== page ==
Round-up on FDA compliance

This is the fourth in a series of seven posts about regulatory compliance priorities and enforcement trends.  The first post was about the Commodity Futures Trading Commission (CFTC).  The second post was about the Federal Trade Commission (FTC).  Last week’s post was about the Securities & Exchange Commission (SEC).  Today’s post will be about the Food & Drug Administration (FDA).  Next week, on Thursday January 18, the post will be about the U.S. Department of Agriculture (USDA).  On Thursday January 25, the post will be about the Environmental Protection Agency (EPA).  Finally, on Thursday February 1, the post will be about the Federal Communications Commission (FCC).

The Food & Drug Administration (FDA) is the US regulator charged with supervising and enforcing federal  laws concerning food, tobacco, dietary supplements, medications and medical treatments and devices, cosmetics, and animal and veterinary products, among other related products and devices related to public health and food safety concerns.  The FDA was created in 1938 by the Federal Food, Drug and Cosmetic Act, which gave the FDA oversight on food, drugs, and cosmetics and now constitutes of the major bodies of federal securities law it is responsible for enforcing.  Other significant statutes within the purview of the FDA – either wholly or partially, in collaboration with other federal supervisory and regulatory entities – include the Public Health Service Act (from 1944, concerning the prevention of foreign communicable diseases within the US) and the Controlled Substances Act (from 1971, creating federal US drug policy).

The food, medical, and veterinary products that fall under the regulatory purview of the FDA represent a significant proportion of the consumer goods imported into, purchased within and used in the United States, meaning that the FDA has broad reach into people’s everyday lives and therefore wide oversight duties to ensure adequate protections.  Food, drugs, cosmetics, and vitamin supplements are the largest categories of consumer products regulated by the FDA.  The FDA’s regulatory powers are broad in scope, including a huge array of business practices, from development, testing, and manufacturing to advertising, labeling, marketing, sales, and supply chain safety.  Enforcement of standards, oversight and monitoring of practices, approval of products, and handling of violations gives the FDA a heavy footprint in its covered industries.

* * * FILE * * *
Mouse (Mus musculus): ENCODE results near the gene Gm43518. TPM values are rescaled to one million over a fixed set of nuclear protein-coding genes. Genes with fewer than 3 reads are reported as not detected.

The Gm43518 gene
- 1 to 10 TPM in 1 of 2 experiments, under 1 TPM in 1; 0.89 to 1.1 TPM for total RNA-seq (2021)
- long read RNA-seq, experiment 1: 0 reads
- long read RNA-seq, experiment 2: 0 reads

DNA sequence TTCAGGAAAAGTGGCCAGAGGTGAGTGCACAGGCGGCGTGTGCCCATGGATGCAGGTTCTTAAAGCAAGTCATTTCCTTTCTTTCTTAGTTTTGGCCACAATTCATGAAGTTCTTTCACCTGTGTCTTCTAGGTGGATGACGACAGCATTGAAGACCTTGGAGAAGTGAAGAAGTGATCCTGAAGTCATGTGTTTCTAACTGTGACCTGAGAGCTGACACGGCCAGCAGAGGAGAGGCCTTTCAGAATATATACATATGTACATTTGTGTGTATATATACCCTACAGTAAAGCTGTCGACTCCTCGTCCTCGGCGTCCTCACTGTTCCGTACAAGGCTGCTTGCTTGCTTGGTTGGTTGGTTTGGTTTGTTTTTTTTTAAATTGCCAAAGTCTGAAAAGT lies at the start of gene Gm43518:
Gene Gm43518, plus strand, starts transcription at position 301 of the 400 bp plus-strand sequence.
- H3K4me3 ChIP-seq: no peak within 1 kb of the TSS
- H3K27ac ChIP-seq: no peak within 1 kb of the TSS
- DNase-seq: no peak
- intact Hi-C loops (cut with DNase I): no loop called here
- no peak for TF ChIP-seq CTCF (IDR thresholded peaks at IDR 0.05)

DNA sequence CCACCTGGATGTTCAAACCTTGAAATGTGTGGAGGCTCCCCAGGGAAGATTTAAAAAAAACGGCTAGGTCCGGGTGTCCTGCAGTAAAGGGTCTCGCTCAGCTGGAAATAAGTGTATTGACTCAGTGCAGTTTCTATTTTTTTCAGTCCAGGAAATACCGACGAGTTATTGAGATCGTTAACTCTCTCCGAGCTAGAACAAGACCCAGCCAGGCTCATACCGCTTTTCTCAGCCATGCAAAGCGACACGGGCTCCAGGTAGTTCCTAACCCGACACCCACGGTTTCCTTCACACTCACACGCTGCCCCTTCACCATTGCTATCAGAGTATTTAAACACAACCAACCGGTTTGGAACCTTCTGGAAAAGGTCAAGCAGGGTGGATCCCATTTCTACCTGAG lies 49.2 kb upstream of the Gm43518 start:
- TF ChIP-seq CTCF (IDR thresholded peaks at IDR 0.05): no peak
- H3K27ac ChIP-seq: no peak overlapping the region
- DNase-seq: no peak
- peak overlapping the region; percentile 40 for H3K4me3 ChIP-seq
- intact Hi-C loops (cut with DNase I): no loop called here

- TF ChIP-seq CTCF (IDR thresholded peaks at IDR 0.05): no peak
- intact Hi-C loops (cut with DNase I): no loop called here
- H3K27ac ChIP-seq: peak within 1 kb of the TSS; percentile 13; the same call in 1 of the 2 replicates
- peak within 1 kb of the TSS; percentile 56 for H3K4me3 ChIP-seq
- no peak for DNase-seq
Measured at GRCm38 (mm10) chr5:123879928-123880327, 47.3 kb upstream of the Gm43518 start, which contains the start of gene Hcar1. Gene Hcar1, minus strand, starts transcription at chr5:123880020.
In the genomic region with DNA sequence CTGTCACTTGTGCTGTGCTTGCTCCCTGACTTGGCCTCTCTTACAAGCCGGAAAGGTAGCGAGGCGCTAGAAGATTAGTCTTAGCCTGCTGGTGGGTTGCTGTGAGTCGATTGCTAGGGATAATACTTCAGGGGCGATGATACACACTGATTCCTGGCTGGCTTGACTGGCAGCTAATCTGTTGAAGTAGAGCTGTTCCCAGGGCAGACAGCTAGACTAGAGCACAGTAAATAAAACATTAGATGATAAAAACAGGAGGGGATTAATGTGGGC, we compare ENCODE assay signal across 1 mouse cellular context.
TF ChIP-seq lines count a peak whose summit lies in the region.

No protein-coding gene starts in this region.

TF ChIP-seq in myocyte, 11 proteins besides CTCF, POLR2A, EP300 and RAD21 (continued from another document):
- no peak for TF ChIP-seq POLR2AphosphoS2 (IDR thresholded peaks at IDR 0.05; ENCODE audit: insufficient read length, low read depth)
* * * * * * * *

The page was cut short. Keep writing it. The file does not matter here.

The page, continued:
• Homeopathic drugs: The mandate of the FDA to regulate a variety of medicines and related treatments extends to addressing homeopathic drugs.  These products are widely available to consumers but previously have been lightly regulated.  Given burgeoning consumer protection concerns due to public harm from products that do not have any value as medical treatment and can in fact injure people or make them sick, the FDA is planning to take a more active role in the homeopathic drugs market.  Since the 1980s, the FDA has had a policy of not using the full weight of its enforcement authority with homeopathic drugs because their impacts were thought to be so minor that they could not be dangerous.  However, as more people have started using these homeopathic remedies, the risks and need for protection, especially for infants, children, and elderly people, have grown.  Last year children were sickened and even died from using homeopathic teething remedies sold at CVS due to poisoning from belladonna, which the medicines contained in dangerous proportions.  Testing, approval, oversight practices, or some combination of the above are apparently necessary for ensuring that these products do not hurt people, contain the ingredients they are supposed to in the amounts they should, and can provide medical benefit to support the health-related claims made by the manufacturers to consumers:  FDA to target ‘potentially harmful, unproven’ homeopathic drugs under new proposal